After the first case of monkeypox was recorded in Cape Town, City Health advises the public to be aware and alert to signs and symptoms of monkeypox, and what to do in the event that they suspect infection.
The City of Cape Town’s Health Department is working closely with other spheres of government and the National Institute for Communicable Diseases to manage any potential outbreak of monkeypox in the metropole.
Monkeypox is caused by the monkeypox virus. It can spread from animals to humans, and also between people. Spread is through close physical contact with someone who has symptoms (particularly the rash). However, the risk of infection to the South African population remains low, given the low transmissibility of the virus. The Monkeypox virus is far less transmissible than Covid, for example.
Symptoms include a fever, intense headache, muscle aches, back pain, low energy, swollen lymph nodes and a skin rash or lesions. The rash usually begins within one to three days of the start of a fever, and is most prevalent on the face, palms and soles of the feet. It can also be found on the mouth, genitals and eyes.
Symptoms typically last between two to four weeks and go away on their own without treatment; however, infants, children, pregnant women and those with comorbidities or immunity problems may be at risk of more serious disease.
City Health Clinics are prepared to test and provide supportive treatment to those who are symptomatic, as well as, provide guidance and information to them and their loved ones.
City Health Outbreak response teams, which include Primary Health Care and Environmental Health Services will assist in case management and contact tracing, similar to what was done during the Covid-19 pandemic, and investigate localised outbreaks in congregate settings.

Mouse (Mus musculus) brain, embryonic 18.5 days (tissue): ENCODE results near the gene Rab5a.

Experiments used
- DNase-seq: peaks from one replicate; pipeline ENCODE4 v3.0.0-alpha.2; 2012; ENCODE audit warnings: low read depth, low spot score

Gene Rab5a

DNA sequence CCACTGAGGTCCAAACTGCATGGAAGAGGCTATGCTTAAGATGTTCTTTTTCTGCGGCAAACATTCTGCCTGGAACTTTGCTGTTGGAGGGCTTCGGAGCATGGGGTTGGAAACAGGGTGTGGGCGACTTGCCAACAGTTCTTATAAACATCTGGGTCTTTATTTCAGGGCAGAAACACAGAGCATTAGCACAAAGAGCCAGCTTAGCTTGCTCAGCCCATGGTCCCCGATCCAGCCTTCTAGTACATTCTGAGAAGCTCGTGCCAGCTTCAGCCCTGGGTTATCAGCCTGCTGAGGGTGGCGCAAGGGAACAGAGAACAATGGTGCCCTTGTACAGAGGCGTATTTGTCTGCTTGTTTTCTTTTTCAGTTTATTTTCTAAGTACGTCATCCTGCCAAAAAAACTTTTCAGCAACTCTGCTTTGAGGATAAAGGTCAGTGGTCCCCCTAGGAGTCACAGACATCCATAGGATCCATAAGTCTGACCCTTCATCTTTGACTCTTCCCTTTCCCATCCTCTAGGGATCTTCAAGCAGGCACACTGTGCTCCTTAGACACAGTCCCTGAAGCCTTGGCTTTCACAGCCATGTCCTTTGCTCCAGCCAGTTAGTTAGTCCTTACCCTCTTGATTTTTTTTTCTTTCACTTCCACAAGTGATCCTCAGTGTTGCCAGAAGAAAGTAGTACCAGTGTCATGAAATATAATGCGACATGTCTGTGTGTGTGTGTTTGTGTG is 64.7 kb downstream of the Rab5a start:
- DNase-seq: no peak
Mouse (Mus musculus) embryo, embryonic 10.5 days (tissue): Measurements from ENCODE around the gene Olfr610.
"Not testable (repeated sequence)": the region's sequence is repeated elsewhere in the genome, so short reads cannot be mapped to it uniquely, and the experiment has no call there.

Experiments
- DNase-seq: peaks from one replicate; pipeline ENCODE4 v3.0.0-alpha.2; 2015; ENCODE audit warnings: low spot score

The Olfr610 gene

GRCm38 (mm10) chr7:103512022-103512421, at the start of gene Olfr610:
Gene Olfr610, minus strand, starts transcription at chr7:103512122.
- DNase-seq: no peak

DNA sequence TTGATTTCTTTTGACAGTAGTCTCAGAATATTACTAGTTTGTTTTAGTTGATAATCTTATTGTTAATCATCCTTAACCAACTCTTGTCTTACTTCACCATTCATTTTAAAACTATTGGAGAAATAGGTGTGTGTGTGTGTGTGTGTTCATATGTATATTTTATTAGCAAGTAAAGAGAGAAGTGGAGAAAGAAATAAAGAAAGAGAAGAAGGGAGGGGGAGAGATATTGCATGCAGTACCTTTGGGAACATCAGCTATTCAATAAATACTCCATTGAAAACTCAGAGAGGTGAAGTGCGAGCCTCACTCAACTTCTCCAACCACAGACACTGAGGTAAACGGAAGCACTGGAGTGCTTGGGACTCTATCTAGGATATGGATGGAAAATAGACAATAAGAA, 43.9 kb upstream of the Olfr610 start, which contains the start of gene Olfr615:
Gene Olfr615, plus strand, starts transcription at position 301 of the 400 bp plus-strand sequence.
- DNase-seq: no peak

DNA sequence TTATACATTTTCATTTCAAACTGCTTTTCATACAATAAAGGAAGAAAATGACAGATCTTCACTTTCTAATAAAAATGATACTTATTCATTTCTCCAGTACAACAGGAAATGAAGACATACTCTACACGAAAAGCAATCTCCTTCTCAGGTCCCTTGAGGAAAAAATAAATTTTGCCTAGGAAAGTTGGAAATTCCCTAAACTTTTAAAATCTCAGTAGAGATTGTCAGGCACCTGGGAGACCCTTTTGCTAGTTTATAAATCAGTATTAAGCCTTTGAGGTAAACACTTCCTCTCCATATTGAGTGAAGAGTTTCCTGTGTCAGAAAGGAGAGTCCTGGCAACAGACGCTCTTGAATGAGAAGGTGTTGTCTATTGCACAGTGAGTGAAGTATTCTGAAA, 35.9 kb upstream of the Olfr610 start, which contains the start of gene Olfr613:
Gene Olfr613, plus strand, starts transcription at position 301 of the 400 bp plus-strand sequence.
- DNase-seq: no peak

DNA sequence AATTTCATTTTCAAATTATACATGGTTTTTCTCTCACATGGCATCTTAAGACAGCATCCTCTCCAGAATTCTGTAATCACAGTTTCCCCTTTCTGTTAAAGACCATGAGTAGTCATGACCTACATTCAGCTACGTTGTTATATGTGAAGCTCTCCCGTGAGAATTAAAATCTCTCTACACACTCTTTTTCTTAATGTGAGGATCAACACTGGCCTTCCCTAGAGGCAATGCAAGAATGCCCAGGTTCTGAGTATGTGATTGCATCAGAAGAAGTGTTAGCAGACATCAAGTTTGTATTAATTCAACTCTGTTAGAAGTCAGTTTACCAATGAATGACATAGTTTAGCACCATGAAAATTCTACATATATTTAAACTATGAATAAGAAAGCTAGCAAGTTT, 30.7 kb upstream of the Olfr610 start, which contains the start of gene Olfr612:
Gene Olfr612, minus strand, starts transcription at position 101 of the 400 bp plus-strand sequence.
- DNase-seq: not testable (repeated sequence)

‘The news of our first case of monkeypox will no doubt cause some concern and anxiety for our residents. It is important to note that due to the low risk of transmission, a wide spread outbreak of Monkeypox is highly unlikely. City Health will do everything possible to help mitigate the impact of the virus. Our health response was severely tested during the Covid-19 pandemic, and I think the experiences will be extremely valuable in managing any future disease outbreaks. However, we remind the public that health is a shared responsibility. Please do ensure that you are alert to the signs and symptoms of monkeypox, and that you help create awareness within your family and community, without fear-mongering or judgement, and to steer clear of spreading fake news. If you are unsure about what to do, seek advice at your nearest clinic or private health service provider,’ said the Mayoral Committee Member for Community Services and Health, Councillor Patricia Van der Ross.